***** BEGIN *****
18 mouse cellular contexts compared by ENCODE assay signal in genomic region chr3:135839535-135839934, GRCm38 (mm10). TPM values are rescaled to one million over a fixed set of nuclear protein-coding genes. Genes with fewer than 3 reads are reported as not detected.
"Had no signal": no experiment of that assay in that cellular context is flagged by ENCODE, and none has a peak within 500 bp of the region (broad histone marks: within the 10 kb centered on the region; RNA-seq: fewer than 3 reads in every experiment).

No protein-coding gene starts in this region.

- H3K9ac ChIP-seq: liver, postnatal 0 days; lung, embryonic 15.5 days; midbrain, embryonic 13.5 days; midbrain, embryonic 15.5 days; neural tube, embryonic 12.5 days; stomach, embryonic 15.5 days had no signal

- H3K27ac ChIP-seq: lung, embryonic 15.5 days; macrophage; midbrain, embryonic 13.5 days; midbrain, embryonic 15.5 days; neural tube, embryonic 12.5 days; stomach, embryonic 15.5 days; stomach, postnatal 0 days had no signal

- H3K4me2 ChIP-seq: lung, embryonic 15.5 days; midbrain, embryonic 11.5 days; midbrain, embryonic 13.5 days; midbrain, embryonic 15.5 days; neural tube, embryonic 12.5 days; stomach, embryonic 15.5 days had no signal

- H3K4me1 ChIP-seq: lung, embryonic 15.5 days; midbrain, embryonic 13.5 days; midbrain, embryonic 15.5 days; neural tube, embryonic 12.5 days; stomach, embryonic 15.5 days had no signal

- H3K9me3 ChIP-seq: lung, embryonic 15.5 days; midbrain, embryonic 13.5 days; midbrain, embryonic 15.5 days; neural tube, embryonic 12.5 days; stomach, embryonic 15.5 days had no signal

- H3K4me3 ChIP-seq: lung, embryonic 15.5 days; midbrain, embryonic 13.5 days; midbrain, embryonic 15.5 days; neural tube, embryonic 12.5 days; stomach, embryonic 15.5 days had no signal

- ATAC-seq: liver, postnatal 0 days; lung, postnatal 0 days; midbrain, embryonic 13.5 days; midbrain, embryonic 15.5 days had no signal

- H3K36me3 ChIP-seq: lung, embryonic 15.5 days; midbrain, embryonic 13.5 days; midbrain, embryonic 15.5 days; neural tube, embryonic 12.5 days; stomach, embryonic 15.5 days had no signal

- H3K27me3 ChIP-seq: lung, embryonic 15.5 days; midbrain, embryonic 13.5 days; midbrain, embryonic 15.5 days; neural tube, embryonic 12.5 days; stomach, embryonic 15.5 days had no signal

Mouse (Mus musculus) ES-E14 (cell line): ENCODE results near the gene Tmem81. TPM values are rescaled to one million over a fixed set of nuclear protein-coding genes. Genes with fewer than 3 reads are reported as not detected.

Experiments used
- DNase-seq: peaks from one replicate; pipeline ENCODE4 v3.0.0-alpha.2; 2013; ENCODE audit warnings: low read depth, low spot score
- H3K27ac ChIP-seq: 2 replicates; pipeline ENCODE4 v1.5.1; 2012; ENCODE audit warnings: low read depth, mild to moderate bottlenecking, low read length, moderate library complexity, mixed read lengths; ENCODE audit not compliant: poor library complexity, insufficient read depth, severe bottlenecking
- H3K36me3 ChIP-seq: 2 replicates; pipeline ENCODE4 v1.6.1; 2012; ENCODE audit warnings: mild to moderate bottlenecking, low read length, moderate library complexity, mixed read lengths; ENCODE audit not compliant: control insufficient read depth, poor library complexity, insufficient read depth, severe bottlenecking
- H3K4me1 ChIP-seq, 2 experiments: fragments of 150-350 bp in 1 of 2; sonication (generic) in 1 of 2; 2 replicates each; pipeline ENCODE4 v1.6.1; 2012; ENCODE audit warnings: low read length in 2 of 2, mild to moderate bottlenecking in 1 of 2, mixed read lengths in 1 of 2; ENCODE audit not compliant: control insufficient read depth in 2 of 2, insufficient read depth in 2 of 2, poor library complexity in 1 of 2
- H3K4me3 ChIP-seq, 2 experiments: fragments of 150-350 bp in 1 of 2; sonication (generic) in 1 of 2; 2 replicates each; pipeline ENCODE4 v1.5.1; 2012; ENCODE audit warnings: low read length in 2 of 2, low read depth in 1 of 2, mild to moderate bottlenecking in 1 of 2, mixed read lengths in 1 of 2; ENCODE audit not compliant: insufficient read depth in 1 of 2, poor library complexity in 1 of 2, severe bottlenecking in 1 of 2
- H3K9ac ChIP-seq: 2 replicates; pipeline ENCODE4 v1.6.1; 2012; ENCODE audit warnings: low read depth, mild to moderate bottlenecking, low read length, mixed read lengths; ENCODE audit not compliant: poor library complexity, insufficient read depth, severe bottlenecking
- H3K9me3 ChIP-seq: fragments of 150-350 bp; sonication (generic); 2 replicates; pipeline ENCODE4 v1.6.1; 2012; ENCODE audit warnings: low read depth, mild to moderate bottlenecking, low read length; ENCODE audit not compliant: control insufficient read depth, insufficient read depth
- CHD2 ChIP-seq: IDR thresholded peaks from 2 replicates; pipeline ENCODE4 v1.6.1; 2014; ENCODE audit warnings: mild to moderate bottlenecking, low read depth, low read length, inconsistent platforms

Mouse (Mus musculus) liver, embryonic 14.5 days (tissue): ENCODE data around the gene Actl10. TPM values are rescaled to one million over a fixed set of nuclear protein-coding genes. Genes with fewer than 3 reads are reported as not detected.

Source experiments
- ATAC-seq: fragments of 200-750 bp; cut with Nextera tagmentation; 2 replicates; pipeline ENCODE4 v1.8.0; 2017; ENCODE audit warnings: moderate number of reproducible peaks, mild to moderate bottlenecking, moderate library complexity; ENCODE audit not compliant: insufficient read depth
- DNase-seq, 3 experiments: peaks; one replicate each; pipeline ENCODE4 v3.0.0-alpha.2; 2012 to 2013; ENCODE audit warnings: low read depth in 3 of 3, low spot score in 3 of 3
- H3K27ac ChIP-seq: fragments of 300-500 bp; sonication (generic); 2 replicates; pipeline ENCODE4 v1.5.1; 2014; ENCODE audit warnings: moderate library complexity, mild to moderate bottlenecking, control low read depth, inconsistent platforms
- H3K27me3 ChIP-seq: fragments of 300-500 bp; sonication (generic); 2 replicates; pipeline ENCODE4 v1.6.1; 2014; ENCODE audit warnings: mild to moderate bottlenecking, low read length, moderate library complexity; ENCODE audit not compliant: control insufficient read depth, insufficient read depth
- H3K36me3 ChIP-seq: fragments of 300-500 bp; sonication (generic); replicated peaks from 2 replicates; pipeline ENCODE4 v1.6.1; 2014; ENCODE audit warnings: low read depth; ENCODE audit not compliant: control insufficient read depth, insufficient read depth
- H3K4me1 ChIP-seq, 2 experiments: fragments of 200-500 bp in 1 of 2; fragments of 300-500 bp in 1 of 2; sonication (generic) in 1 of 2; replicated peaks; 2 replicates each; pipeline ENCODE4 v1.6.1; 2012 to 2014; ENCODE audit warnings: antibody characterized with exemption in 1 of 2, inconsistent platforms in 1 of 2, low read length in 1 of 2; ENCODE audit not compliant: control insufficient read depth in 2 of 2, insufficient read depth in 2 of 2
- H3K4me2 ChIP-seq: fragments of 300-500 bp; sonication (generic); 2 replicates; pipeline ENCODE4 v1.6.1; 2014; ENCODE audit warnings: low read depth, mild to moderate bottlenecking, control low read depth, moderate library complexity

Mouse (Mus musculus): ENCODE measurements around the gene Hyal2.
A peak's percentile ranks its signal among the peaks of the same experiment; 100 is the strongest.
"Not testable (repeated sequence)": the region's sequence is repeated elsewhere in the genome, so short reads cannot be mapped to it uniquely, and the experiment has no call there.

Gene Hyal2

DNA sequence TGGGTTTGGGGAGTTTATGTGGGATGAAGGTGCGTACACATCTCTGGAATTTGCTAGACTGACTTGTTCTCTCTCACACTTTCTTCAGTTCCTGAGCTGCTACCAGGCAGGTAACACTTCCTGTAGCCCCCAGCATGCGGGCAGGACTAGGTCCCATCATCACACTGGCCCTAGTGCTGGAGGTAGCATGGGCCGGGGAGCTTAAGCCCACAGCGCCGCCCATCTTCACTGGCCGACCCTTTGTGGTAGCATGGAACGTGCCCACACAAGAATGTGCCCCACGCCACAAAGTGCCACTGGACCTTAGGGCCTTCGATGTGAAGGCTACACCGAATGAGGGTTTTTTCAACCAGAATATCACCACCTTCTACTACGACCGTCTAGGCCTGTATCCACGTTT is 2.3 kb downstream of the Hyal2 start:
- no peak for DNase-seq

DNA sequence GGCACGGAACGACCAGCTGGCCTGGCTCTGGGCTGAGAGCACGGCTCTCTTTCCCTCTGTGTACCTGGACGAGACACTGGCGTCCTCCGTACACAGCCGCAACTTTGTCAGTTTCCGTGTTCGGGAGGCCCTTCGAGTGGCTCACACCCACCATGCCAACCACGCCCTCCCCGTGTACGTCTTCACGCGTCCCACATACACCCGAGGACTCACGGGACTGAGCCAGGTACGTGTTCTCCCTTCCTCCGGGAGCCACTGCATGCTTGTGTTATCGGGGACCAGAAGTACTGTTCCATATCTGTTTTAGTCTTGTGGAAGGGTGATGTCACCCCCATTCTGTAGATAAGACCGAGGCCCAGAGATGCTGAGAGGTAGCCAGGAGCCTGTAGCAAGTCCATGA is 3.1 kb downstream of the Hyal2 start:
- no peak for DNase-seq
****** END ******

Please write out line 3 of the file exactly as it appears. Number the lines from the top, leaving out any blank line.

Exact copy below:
No protein-coding gene starts in this region.